Salt Lake Film Society’s Tori A. Baker Snags Oscar Attention

Image courtesy Film and Media Alliance of Southern Utah

By Phil Contrino

This month, NATO met up with Tori A. Baker, who in addition to serving as CEO and president of the Salt Lake Film Society is vice chair of The Cinema Foundation and a founder/producer for MAST. This Salt Lake City-based organization provides grants, training, and mentorship to filmmakers and animators, particularly on projects that change minds and the world. Its program includes a fellowship, labs, mentorship, career advocacy, networking, contests, productions, and funding.

Ninety-Five Senses, a short film produced through MAST, was recently nominated for a 2024 Best Animated Short Oscar.

Can you talk about how Ninety-five Senses came together through MAST? What was the development process like?

I founded an artist’s mentoring project with Miles David Romney called MAST (Media Accelerator Studio), which aims to turn artists into artist-entrepreneurs. We workshopped a concept of creating
a project with the Salt Lake Film Society that would mentor post-graduate emerging filmmakers, specifically with a focus on animation. Utah has a rich animation culture within the universities; however, we continued to get feedback that once graduation passed, talented animators were leaving the state of Utah for jobs. Our MAST vision was to turn those artists into artist entrepreneurs who could potentially create projects in Utah that would then create an economic infrastructure here that could support animation production in the state. We did this through a series of fellowship programs that mentored talent through labs and the production of this short film.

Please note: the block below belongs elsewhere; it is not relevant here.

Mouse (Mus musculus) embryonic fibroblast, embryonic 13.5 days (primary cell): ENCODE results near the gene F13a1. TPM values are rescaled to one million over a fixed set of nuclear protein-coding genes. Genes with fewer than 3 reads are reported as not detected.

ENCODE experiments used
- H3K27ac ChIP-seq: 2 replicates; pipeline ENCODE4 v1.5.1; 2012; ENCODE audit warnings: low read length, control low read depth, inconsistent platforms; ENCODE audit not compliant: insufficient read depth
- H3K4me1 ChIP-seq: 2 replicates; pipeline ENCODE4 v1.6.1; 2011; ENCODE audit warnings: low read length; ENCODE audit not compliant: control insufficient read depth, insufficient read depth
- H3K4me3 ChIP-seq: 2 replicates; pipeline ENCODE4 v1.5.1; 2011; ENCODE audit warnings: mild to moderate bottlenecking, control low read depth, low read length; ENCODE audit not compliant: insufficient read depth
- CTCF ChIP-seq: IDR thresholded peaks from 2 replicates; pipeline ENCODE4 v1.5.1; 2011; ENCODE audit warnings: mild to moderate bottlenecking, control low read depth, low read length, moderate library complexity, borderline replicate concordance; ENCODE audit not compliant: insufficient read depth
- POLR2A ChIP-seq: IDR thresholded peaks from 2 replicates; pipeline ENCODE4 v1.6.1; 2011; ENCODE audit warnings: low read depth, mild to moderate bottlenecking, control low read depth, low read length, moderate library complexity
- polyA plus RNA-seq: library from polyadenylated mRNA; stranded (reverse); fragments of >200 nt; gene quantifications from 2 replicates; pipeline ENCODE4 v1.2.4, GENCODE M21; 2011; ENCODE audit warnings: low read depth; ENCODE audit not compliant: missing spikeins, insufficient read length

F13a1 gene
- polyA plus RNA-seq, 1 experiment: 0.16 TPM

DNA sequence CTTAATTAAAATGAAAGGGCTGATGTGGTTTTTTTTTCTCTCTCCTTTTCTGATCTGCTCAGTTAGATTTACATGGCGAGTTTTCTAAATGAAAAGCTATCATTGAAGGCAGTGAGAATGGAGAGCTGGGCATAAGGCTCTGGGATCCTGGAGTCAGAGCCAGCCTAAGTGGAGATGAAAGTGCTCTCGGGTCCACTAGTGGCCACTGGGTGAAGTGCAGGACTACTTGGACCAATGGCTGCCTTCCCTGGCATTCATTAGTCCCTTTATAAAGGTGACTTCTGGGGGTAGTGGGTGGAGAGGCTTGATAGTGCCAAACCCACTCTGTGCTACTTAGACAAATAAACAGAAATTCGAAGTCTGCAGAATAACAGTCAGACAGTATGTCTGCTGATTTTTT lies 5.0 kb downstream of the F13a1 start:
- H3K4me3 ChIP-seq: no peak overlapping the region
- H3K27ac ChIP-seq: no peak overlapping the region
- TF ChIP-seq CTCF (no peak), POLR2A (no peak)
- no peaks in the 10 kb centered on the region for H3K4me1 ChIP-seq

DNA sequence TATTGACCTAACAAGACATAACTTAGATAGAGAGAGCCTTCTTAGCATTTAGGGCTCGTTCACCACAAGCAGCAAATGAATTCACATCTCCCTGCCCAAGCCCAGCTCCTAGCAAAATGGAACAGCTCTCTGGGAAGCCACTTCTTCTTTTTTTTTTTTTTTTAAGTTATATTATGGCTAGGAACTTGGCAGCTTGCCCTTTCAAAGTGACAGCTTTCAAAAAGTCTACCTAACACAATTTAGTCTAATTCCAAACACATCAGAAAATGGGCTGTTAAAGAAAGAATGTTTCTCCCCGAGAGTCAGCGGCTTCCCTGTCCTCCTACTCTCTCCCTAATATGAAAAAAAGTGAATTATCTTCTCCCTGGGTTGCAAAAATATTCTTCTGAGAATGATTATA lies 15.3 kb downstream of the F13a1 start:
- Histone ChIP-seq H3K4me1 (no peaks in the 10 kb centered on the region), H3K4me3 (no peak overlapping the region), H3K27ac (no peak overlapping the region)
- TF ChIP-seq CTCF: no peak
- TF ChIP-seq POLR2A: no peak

Early in the process, we approached writer/director talents Jared and Jerusha Hess (Napoleon Dynamite, Nacho Libre, the upcoming Minecraft) about being involved as mentors. They, of course, have an affinity for artists in Utah and are very supportive of the Film Society’s non-profit mission to exhibit, create, and preserve cinematic experiences, so they were generous enough to offer their support in directing an innovative approach to an animation project.  The resulting film production for Ninety-Five Senses came about and allowed our animators to work with professional directors, writers, and actors on a production. Our animators were selected through our Springboard discovery and nurturing contests. Due to the work Salt Lake Film Society does within the Mexican community and other cultural outreach, SLFS also tapped animators within our reach who are from other regions internationally, including Gabriela Badillo, who has an extraordinary animation project for language preservation called 68 Voces.